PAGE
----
J&J subsidiary Janssen inked a collaboration deal to develop Protagonist Therapeutics’ PTG-200 for various gastrointestinal diseases.
U.S. drugmaker Pfizer Inc. reached an agreement with Sangamo Therapeutics Inc. for rights to its gene therapy programs to treat the rare blood-clotting disorder hemophilia A.
Amgen may need a bigger boat. The company is eying the use of shark-inspired antibodies called soloMERs to go after two undisclosed intracellular targets.
Immunomedics’ chief executive office and chief scientific officer will step down. Also, Seattle Genetics backed out of a $2 billion deal with the company.
Allergan plc said it would get exclusive access and the option to license up to five of Editas Medicine Inc.’s experimental gene-editing-based eye treatments under a research and development deal between the two companies.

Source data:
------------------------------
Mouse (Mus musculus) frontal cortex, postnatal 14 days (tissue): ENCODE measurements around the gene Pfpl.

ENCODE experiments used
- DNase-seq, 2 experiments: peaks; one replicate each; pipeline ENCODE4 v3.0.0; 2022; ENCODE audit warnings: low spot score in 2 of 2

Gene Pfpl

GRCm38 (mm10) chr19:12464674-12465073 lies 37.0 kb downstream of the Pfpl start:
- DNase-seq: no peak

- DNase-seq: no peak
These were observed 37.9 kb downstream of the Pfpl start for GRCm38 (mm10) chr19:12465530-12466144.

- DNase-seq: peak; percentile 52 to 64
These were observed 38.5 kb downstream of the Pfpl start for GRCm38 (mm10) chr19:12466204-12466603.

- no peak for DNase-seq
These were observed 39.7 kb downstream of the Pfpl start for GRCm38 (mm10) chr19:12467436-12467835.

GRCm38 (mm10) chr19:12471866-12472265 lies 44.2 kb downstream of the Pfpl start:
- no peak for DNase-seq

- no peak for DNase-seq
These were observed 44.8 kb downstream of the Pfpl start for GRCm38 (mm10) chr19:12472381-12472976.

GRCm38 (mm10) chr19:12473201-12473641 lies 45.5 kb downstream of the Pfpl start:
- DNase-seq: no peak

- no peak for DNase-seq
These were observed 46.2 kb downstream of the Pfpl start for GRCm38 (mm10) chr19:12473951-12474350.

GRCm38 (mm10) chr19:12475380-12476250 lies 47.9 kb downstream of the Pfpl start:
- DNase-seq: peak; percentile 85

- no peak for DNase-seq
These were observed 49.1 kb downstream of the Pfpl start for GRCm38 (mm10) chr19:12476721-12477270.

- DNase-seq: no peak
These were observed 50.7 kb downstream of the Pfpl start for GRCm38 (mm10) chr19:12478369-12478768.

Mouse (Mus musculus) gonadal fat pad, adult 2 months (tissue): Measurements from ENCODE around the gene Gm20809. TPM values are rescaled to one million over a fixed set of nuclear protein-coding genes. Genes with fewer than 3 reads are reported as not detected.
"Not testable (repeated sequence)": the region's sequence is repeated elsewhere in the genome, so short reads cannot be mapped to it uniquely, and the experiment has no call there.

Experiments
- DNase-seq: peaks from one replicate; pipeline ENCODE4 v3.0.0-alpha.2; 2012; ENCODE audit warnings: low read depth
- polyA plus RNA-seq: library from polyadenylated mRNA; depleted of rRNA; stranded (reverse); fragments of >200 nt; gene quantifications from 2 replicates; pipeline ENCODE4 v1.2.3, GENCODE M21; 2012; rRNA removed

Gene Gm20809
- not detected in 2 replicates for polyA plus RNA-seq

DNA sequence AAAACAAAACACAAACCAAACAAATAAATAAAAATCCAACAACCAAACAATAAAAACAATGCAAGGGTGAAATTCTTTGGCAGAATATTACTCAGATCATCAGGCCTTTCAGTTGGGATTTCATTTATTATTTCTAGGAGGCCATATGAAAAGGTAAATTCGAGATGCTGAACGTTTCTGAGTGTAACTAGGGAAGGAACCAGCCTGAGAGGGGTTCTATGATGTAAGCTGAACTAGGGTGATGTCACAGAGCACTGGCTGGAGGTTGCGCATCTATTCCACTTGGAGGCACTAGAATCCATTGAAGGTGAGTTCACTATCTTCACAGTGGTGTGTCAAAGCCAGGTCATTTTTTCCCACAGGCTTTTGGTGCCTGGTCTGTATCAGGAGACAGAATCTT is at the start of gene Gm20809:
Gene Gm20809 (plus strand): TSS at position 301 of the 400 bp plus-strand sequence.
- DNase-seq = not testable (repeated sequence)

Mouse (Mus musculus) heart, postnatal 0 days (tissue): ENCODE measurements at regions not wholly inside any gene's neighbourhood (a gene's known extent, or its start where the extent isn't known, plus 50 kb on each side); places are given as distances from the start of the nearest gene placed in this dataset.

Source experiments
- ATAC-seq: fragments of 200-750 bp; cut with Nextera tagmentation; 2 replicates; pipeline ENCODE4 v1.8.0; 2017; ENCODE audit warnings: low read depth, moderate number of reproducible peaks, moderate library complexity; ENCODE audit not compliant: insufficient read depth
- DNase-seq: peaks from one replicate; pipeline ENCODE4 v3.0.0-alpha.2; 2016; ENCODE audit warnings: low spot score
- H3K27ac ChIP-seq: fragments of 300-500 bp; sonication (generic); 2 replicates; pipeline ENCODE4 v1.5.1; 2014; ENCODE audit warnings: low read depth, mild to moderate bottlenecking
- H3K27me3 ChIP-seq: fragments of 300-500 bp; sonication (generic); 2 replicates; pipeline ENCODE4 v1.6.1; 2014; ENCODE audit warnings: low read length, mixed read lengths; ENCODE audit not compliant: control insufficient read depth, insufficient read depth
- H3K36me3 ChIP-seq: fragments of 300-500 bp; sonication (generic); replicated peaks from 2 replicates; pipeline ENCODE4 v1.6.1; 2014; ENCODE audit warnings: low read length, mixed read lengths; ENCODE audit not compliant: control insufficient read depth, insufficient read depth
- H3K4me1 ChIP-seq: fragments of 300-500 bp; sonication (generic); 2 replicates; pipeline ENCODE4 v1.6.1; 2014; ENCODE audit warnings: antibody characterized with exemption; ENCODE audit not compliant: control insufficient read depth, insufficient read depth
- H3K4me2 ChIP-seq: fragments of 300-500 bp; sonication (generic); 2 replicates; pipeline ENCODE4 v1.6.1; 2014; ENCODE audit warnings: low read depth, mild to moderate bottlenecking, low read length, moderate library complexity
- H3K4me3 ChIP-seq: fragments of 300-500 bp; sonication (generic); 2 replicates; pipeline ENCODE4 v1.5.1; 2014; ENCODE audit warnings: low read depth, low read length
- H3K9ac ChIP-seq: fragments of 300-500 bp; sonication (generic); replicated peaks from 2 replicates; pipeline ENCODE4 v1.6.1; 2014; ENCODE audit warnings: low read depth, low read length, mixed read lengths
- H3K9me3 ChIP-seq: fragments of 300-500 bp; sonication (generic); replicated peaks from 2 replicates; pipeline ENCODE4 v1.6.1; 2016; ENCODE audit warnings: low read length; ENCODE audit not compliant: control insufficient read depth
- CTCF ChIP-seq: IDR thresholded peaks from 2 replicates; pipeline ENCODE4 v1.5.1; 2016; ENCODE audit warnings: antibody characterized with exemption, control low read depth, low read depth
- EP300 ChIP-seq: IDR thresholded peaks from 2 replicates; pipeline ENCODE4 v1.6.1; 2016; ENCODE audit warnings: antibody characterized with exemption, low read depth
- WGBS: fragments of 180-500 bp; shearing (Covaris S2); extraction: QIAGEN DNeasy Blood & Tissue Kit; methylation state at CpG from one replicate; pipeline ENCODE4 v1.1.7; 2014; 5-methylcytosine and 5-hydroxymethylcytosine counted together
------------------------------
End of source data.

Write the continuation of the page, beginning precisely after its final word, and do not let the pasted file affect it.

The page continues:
Paris-based Sanofi Pasteur announced that it had inked a development agreement with MedImmune, the research-and-development art of AstraZeneca.
For the world’s drug makers 2016 was a year of two halves. Dealmaking and venture funding held up over the first two quarters, buoyed by the retreating bull market. However, as the US presidential election loomed ever closer, companies went into lockdown. Meanwhile, the medtech sector demonstrated that greater efforts are needed to foster innovation if it is to thrive. These findings and more were released as part of the Pharma & Biotech 2016 in Review and Medtech 2016 in Review reports by EP Vantage, the editorial arm of life science market intelligence firm Evaluate.
Drug developer Immunomedics Inc. entered into a development and licensing deal worth up to $2 billion for its experimental cancer drug with Seattle Genetics Inc.
A blow to Actelion’s Opsumit drug in a test is unlikely to have an impact on talks over a strategic deal with Johnson & Johnson, analysts said.